Pouchong is an oolong tea from Taiwan. Pronoucned “Bao Zhong” in Mandarin, it is the lightest and most floral of all the oolong teas. It is only 8-10% oxidized and actually falls somewhere between a green tea and a standard oolong tea. It is usually classified as an oolong though, as it lacks the sharper flavor of a green tea. Instead, it has a rich, mild taste with a floral and melon aroma.
Where to buy
This tea can be found in many specialty tea shops or through a number of online tea vendors. If you are unsure where to begin, you can check out some of my recommendations below.
How to Prepare Pouchong Tea
The preparation instructions given here are for loose leaf teas. For tea bags, you can just follow the instructions given on the box.
The ideal brewing temperature is 90-95ºC (194-205ºF), which is just below the boiling point. You can just boil the water using a simple stove-top kettle and then let it cool for 30 seconds.
If you plan on trying a lot of varieties of tea and/or coffee it might be worth it to invest in a water boiler/warmer or an electric kettle with a variable temperature setting. Personally, I recommend this Cuisinart kettle, because it has presets for every type of tea, so you always get the perfect temperature:
Baozhong tea is best brewed in a porcelain vessel, like a gaiwan
or in a traditional yixing, a teapot made from a purple clay.
- Fill both the teapot and the cup about halfway with hot water to preheat them. Tilt them a bit so that the water creeps up the side and then rotate them so the insides get wet all the way around. Then pour the water out.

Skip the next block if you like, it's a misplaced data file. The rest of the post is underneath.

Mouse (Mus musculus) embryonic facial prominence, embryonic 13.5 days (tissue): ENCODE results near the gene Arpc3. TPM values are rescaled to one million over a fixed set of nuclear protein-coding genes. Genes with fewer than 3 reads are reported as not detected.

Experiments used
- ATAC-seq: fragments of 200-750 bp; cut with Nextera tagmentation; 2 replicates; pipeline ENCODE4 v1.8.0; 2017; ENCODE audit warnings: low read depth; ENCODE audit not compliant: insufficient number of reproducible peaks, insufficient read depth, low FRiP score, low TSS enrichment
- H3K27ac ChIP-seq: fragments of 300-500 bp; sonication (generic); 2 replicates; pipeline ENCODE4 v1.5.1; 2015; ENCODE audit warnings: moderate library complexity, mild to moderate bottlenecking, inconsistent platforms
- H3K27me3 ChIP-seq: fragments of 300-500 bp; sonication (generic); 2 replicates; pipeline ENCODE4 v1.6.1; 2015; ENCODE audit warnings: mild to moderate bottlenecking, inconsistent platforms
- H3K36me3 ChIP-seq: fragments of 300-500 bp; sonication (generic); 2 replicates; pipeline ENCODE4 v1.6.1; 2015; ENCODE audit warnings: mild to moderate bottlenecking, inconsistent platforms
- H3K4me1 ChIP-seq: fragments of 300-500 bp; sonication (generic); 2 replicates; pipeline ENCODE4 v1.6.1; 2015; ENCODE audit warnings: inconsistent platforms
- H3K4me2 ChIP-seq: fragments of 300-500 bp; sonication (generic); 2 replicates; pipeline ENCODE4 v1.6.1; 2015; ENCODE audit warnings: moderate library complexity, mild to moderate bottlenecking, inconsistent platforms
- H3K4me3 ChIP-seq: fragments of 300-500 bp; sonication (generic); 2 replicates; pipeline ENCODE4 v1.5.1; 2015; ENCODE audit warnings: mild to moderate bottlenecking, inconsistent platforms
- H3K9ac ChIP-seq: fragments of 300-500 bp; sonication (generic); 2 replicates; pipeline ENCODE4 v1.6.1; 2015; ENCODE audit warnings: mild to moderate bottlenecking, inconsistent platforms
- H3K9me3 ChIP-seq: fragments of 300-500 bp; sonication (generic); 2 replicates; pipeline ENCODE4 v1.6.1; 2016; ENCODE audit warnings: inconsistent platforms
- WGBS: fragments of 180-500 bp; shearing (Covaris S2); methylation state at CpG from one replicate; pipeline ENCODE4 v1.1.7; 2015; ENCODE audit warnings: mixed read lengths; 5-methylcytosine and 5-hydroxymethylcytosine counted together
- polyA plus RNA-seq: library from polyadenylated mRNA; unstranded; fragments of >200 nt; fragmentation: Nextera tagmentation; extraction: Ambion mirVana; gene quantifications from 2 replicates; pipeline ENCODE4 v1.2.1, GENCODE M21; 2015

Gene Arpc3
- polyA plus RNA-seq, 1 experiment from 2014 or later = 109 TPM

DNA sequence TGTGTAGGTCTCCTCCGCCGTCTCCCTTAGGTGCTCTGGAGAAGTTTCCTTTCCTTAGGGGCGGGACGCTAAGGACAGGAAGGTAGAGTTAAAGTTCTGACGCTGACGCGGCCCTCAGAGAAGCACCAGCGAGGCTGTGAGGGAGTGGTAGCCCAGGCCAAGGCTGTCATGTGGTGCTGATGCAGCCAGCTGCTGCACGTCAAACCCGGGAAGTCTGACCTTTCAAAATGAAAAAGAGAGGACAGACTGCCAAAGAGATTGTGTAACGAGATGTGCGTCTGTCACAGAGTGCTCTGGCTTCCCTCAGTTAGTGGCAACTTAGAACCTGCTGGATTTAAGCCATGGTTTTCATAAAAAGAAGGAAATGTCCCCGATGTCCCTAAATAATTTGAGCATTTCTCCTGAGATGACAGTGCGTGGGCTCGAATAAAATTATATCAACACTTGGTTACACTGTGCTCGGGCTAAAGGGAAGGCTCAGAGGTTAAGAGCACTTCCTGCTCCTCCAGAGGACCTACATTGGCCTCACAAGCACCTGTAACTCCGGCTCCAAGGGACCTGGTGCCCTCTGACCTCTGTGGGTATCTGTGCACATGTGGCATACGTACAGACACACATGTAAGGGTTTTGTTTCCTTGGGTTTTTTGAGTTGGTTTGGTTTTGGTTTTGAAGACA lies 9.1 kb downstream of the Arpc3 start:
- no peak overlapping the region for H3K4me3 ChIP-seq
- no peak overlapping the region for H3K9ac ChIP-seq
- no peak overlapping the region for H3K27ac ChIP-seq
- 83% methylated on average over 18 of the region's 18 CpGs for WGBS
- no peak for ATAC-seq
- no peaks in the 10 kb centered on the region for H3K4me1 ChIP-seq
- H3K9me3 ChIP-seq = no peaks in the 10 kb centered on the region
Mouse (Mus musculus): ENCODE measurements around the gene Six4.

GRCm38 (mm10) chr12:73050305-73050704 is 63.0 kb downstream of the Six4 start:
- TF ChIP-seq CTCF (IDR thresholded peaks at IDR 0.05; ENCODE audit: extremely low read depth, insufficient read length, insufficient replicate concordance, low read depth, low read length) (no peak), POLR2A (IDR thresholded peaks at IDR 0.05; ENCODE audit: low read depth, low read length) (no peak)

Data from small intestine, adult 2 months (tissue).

- Put 2 teaspoons of tea leaves into the teapot. If using a different vessel, use 2 teaspoons for every 8 oz. (236 ml) of water.
- Fill the teapot with 90-95ºC (194-205ºF) water.
- Place the lid on the teapot and let the tea steep for 2-3 minutes.
- Pour the tea into the teacups and enjoy your tea!
- You can get 3-4 infusions out of most varieties. Increase the steeping time 30 seconds or so for each infusion. How many infusions you do depends entirely on your taste. Experiment.
Use the amounts given in these instructions as a rough guide. If you find the resulting tea too weak, add more tea leaves; if it is too strong, reduce the amount of leaves used. Similarly, try increasing or decreasing the steeping times.
My favorite Pouchong is Art of Tea’s Bao Zhong High Grade. This hand-picked tea is incredibly smooth to drink and the price is excellent.
Adagio Teas has a higher quality choice, their rare Formosa Pouchong, which is part of their Master’s Series. I’m not sure if it’s worth the high price though; to me it isn’t anyway, but the high rating and the glowing reviews show that not everyone agrees. Adagio also have a much less expensive regular Pouchong that’s quite good too.